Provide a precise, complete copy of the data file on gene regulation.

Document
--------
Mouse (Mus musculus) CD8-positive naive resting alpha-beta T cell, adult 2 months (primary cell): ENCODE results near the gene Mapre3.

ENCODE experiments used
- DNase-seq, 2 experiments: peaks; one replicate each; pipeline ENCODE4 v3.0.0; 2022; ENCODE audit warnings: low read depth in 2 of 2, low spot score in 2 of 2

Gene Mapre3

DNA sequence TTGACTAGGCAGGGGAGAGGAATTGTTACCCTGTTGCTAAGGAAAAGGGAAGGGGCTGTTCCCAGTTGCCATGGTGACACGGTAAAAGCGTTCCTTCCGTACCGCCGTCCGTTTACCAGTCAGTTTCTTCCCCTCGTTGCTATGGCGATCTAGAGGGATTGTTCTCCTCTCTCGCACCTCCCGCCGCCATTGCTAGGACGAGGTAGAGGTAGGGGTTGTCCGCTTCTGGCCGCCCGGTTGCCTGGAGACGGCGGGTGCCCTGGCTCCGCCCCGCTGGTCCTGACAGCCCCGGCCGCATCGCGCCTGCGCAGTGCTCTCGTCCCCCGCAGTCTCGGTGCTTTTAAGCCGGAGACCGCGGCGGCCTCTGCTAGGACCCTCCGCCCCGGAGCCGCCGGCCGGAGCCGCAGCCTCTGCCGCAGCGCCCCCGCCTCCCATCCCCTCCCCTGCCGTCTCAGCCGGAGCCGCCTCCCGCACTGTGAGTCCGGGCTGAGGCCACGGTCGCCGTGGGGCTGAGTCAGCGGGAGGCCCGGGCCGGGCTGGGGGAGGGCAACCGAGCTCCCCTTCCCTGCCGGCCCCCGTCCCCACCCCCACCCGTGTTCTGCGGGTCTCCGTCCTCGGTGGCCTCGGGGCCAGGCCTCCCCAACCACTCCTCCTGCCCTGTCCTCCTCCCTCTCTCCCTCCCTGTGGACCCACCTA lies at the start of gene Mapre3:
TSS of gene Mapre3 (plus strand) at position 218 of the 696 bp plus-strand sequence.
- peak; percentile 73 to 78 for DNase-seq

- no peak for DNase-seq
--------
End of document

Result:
Mouse (Mus musculus) CD8-positive naive resting alpha-beta T cell, adult 2 months (primary cell): ENCODE results near the gene Mapre3.

ENCODE experiments used
- DNase-seq, 2 experiments: peaks; one replicate each; pipeline ENCODE4 v3.0.0; 2022; ENCODE audit warnings: low read depth in 2 of 2, low spot score in 2 of 2

Gene Mapre3

DNA sequence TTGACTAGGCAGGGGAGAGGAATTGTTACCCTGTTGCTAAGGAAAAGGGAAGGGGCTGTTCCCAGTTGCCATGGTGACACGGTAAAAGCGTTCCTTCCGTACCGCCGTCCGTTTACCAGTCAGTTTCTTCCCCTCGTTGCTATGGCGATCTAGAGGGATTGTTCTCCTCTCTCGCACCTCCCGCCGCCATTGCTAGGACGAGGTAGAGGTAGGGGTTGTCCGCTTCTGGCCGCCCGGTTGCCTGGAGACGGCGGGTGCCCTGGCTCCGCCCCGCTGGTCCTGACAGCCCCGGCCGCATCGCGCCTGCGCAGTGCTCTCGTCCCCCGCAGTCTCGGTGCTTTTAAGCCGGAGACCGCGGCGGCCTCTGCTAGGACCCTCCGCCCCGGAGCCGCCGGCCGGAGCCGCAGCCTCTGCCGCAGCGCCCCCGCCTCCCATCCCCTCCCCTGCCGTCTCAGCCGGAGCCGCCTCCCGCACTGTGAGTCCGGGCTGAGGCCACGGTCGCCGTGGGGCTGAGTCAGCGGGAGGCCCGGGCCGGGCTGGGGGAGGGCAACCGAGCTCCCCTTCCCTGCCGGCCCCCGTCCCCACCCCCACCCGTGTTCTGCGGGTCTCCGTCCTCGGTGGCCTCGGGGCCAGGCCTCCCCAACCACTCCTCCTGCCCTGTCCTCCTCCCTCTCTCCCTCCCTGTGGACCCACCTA lies at the start of gene Mapre3:
TSS of gene Mapre3 (plus strand) at position 218 of the 696 bp plus-strand sequence.
- peak; percentile 73 to 78 for DNase-seq

- no peak for DNase-seq